They say what doesn't kill you makes you stronger. I say I'll take my chances...

Because let's face it, that's really what this torture-chamber-in-a-box really is; an adolescent mental stress test. I don't know about you, but MY face never looked so happy and entertained as the cheery little cherubs on the box would suggest -- more often it would be decidedly more frowny in appearance, with possibly a bead or two of sweat forming on the brow as the incessant ticking of the timer distracted me from finding the hexigonally-shaped hole.

I do find it amusing there's a warning label on the box that simply says, "Choking Hazard...not suitable for children under 3", as if that's the only danger this game poses. I believe it should really say: "Psychological Hazard - may cause aneurysms due to exceedingly-high stress levels... may scar your child for life and cause him/her heightened anxiety when placed in similarly stressful situations down the road.... Side effects may include heightened agitation near clocks, an unnatural fear of geometric shapes, and a constant feeling of being 'rushed'... " To this day I can't play games (board, video, or otherwise) which force players to complete a certain amount of tasks before time runs out. And despite working in the publishing field, the thought of strict deadlines makes my heart palpitate. Sometimes, while working on a desperately-needed layout, I feel as if any minute my keyboard may go BAM!!! and spray key shrapnel everywhere like a Vietnamese booby-trap.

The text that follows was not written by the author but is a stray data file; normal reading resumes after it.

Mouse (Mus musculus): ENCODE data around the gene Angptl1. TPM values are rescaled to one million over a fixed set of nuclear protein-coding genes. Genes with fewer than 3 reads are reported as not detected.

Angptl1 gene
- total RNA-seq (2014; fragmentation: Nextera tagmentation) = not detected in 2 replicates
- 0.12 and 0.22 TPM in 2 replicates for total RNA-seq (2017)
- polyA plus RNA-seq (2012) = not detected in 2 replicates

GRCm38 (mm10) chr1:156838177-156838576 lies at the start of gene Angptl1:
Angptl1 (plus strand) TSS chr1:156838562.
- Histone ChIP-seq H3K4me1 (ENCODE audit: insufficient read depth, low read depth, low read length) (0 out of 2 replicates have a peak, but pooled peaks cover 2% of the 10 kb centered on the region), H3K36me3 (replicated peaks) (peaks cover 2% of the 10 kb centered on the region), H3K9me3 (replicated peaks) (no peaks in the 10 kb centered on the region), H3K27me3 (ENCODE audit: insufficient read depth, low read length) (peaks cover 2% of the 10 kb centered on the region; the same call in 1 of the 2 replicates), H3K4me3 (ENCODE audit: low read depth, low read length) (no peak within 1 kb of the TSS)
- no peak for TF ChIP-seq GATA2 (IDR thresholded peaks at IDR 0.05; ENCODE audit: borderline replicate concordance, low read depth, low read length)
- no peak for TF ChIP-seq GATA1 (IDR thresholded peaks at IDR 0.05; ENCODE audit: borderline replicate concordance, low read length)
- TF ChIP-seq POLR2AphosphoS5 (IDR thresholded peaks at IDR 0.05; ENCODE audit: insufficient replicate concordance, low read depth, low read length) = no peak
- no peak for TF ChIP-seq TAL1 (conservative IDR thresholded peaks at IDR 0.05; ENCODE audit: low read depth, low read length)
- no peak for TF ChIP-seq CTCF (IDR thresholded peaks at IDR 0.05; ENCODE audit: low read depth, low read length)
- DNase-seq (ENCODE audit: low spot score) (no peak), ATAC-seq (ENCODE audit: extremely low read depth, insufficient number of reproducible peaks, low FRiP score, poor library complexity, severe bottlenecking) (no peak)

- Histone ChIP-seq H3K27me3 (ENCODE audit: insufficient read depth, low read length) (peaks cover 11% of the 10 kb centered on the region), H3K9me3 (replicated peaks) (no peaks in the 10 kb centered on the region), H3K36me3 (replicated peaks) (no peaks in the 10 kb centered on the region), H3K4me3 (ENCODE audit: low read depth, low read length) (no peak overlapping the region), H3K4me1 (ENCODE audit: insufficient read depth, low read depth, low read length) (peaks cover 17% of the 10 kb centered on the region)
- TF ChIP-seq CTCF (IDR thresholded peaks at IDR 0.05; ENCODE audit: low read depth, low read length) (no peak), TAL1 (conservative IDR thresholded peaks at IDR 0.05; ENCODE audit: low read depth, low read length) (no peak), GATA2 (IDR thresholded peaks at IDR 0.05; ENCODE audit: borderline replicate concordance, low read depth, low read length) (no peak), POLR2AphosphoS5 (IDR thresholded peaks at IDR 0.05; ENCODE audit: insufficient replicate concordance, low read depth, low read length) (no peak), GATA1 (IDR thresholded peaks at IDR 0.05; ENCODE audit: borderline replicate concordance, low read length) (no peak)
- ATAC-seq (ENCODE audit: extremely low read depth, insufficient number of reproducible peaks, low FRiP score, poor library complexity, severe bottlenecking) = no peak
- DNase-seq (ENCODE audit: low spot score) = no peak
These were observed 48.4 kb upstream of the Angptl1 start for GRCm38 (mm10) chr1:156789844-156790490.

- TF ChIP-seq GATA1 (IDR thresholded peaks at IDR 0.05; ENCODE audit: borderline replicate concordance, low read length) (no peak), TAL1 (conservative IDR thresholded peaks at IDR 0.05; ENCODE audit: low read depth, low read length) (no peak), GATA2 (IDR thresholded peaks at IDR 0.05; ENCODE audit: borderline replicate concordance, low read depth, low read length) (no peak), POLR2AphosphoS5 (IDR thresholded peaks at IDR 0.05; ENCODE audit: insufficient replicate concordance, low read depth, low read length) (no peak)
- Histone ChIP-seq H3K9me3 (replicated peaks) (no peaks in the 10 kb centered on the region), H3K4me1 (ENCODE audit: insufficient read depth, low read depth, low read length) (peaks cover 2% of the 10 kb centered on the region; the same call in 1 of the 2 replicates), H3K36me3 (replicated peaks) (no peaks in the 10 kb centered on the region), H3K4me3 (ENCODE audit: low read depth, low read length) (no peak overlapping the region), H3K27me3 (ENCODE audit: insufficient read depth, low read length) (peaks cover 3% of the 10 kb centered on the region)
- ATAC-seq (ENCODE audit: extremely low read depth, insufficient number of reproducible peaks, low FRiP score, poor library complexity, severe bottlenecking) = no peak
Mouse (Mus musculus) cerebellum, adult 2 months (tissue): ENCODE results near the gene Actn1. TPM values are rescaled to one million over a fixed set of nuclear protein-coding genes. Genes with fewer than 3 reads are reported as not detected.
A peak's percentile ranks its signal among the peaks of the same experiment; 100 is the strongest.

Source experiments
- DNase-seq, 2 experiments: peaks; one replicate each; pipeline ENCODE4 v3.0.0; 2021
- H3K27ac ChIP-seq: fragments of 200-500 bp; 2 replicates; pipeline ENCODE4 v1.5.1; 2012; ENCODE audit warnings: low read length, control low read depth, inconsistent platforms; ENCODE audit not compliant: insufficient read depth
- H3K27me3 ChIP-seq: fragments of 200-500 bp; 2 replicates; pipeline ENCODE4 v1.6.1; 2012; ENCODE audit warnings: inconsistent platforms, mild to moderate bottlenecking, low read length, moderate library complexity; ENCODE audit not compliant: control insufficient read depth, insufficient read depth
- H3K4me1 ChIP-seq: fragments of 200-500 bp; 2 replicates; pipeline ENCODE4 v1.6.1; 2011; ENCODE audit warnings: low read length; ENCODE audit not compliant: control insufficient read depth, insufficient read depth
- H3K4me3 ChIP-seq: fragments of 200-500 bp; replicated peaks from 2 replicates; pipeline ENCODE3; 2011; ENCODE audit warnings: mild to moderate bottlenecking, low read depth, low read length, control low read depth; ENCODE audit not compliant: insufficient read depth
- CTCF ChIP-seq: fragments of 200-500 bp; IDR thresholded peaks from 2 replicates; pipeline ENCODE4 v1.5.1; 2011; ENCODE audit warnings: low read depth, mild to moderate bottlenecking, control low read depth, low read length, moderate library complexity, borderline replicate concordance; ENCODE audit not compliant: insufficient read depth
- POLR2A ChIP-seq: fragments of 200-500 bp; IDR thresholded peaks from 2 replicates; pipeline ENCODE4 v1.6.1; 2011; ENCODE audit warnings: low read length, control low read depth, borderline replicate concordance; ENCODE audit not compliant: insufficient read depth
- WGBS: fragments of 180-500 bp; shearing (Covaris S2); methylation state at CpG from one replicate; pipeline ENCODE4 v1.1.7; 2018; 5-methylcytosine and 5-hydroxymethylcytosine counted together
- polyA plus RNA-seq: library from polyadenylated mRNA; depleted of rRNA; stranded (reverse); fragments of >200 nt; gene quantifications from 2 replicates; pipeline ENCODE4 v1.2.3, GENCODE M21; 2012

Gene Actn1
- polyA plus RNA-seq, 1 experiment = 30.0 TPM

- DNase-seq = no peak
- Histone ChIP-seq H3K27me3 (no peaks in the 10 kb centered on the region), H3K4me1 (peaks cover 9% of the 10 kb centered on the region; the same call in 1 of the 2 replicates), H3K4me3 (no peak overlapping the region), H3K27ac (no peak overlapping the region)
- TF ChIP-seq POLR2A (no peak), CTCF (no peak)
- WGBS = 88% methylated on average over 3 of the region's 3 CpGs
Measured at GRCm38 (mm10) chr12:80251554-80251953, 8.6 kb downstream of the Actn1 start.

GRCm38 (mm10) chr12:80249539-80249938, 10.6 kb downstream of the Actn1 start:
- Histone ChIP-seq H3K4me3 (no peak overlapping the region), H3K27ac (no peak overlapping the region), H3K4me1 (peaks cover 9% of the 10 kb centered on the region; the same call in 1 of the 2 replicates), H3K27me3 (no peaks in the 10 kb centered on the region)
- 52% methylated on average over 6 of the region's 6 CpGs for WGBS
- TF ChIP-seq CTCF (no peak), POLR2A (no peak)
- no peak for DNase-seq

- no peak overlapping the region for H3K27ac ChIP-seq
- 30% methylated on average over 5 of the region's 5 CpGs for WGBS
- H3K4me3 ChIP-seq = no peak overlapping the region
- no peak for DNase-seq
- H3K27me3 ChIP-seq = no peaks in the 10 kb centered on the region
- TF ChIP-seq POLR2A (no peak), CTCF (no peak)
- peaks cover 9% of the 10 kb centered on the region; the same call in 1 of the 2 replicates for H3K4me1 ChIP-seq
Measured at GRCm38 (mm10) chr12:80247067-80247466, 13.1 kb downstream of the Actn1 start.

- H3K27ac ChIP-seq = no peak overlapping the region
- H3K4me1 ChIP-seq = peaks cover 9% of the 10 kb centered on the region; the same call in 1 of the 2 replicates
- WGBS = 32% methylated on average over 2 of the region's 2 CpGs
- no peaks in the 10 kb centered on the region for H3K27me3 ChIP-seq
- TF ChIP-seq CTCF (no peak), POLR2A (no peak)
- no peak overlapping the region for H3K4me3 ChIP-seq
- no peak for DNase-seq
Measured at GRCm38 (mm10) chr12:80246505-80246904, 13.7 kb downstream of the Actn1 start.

Thank you, Milton Bradley, you sons of a bitch.

(NOTE: Thanks to Steve for the inspiration to write this entry, who somehow was able to recite the entire Perfection jingle on cue.)